Friday, July 8, 2011
I'm not sure which Moran family member to attribute this too but I can say that it was written on the top portion of the backside of a piece of stationery from The Bobbs-Merrill Company- Inc. The letter was dated September, 1951 and says: "Presenting Reid's Branson Instructions to Juries".
A transcription follows the image.
Why be a Quitter?
life (1809-1865) is a
notable example of
final victory surmounting
Observe this chart:
Age Year Occurrence
22 - 1831 Failed in business
23 - 1832 Defeated for Legislature
24 - 1833 Failed in business
25 - 1834 Elected to Legislature
26 - 1835 Death of Sweetheart
27 - 1836 Nervous breakdown
29 - 1838 Defeated for Speaker
31 - 1840 " " Elector
34 - 1843 " " Land Officer
34 - 1843 " " Congress
37 - 1846 Elected to "
39 - 1848 Defeated for "
46 - 1855 " " Senator
47 - 1856 " " Vice President
49 - 1858 " " Senator
51 - 1860 Elected President
In the course of 29 years
Two business failures; a grievous
heartache; a physical breakdown;
nine political defeats;
Yet, at the age of 51, was elected
President of U.S.A.
Verbum Sat Sapienti (translated: A word is sufficient for a wise man)
As a young boy living at the family home, my husband would go out into the woods and wander the property. And dig. He did his own version of archaeology and this is one of the items he found many years ago. He said the woman was always referred to as Amelia Bloomer because it appeared she is wearing bloomers. I think the cast iron image bears a striking resemblance from the top of her head to the tips of her curl toe shoes to an illustration that appeared in Graham's Illustrated Magazine in 1858.
Thursday, July 7, 2011
I had seen Victorian jewelry made from human hair but this was the first time I had seen a decorative picture made of human hair. The leaves, flower petals, stems, stamens etc are all composed of Moran hair. There are touches of colored thread and seed pearls as ornamentation as well.
Hair was often used during Victorian times to commemorate the passing of a loved one, given as love tokens and also to record family history which is probably the case of this rather large, elaborate piece of hair art from the Moran home.
Wednesday, July 6, 2011
Monday, July 4, 2011
Sunday, July 3, 2011
Florence Irvine died tragically at the age of 27 in March, 1895, due to burns she received in a fire at home. By the time her mother (Agnes Moran Irvine) found her, her upper body was engulfed in flames. There was little that could be done except to give her morphine injections to make her comfortable till she passed away. It is assumed that Florence was trying to put out a fire started by having quilts on a rack too close to the fireplace in her bedroom.
Florence was the daughter of Agnes Moran and Benjamin D. Irvine of Dresden, TN. This clipping was found in the personal papers of the Moran family. I presume that it was published in the Dresden Enterprise soon after the death of Florence in March, 1895. J.W. Moran and Sophia Riley Gunn Moran were Florence's Aunt and Uncle.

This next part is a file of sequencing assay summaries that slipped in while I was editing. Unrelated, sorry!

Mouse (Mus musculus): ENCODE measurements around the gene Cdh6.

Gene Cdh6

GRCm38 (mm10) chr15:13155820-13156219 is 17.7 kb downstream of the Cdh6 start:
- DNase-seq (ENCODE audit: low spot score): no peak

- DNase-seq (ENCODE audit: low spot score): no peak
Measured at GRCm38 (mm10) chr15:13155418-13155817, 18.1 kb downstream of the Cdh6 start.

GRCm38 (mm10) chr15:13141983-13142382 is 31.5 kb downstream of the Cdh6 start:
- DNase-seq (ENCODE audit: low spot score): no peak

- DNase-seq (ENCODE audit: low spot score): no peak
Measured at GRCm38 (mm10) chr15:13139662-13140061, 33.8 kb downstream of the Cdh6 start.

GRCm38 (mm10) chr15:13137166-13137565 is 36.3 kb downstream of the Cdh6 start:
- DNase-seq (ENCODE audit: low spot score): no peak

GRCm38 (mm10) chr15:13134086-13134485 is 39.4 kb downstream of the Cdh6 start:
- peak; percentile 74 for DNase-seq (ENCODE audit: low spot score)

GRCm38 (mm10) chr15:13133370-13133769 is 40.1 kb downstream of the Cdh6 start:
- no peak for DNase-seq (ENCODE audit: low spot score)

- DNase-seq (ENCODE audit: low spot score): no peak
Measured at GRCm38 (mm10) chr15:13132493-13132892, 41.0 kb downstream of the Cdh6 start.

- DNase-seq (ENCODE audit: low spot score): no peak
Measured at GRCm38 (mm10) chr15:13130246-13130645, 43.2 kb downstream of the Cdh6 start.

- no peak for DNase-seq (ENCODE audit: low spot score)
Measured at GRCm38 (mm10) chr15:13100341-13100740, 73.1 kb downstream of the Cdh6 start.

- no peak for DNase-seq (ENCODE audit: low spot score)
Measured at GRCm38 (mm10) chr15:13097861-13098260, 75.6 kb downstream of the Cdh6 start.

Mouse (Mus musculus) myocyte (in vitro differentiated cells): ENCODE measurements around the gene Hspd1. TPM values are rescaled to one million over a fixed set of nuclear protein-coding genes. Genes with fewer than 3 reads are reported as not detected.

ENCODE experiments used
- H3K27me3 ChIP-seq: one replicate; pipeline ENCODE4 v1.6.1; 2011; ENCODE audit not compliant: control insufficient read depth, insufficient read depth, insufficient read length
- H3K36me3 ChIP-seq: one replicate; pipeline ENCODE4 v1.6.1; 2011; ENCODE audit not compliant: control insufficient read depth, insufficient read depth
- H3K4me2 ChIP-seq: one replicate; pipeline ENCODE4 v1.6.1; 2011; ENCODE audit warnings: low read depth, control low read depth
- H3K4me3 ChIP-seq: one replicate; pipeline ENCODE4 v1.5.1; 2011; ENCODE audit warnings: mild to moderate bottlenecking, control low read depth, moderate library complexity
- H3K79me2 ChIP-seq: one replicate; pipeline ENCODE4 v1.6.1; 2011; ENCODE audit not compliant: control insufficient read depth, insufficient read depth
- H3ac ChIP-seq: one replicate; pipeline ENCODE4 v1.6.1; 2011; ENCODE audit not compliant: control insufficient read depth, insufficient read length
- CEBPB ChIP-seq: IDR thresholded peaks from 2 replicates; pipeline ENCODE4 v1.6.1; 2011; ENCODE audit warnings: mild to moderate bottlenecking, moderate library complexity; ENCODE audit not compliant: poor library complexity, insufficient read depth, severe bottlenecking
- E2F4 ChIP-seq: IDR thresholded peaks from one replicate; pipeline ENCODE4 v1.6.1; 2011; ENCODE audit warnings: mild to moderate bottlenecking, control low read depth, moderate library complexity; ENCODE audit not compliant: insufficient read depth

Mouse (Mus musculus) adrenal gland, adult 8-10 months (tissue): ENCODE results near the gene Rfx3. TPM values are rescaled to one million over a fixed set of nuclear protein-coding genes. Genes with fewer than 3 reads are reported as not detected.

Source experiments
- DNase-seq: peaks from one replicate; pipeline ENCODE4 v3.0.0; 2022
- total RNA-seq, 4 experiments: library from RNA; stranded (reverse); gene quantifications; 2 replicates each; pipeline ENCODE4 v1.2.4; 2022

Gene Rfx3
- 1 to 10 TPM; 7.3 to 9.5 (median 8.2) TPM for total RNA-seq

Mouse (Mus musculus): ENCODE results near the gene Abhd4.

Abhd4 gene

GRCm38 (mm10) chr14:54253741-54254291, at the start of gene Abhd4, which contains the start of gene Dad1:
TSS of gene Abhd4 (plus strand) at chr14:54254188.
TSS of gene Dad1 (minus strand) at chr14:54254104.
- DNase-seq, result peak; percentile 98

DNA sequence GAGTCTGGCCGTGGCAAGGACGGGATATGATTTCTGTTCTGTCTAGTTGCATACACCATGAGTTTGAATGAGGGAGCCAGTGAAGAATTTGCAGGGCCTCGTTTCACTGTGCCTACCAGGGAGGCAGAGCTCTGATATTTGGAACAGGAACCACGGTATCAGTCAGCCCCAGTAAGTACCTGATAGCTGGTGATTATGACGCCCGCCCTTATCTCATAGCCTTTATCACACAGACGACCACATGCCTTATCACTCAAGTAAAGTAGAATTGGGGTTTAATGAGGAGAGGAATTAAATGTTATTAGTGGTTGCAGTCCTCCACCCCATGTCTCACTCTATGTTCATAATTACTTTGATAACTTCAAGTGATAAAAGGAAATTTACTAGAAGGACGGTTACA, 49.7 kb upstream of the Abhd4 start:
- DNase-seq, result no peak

1895 was going to be a very sad year for the J.W. Moran family culminating in the death of Sophia Riley Gunn Moran in October, 1895.
A Lamentable Affair.
Once again is a Dresden home in
sorrow on account of the ruthless hand
of death, caused by an accident that
brought sorrow not only to them, but
to their many friends as well. May
God in His infinite wisdom and mercy
turn away from any of our homes again
such a sad and awful visitation.
Wednesday morning about eight
o'clock Mrs. B.D. Irvine, who was in
an adjoining room to her daughter,
Miss Florence, heard an unusual noise
and rushed in to find her a mass of
flames from her waist up. The horror-
stricken mother, assisted by others who
soon reached her gave as immediate
relief as possible, and Dr. A. Finch
was soon on hand to administer as
much ease as possible to the dying
girl. For about twenty minutes, until
morphine administered hyperdermically
could take effect, she suffered much,
but after that she became easy and
died at 12 o'clock, quietly, surrounded
by parents and brothers, who loved
Miss Florence most devotedly. The
entire family is heartbroken, especially
the loving, Christian mother, who has
?? unusual degree of earth's sorrows
?? which,however she has
?? a woman can who draw
her consolation from a Diving Father.
There is not a heart in Dresden today
that does not go out in sympathy to
them in their bereavement, but in such
hours God alone can comfort and sus-
Miss Florence has been afflicted
since a small child with convulsions.
And? her mother has all these years
?? day and night to prevent
??? such it is not
?? she had a spell. She was
making the beds there being two in
the room, the quilts from one lying on
a chair in front of the fire, and partly
burned up when discovered. The
supposition naturally is that Miss
Florence tried to extinguish the flames
and ??? fire, as the lower
?? es were not burned.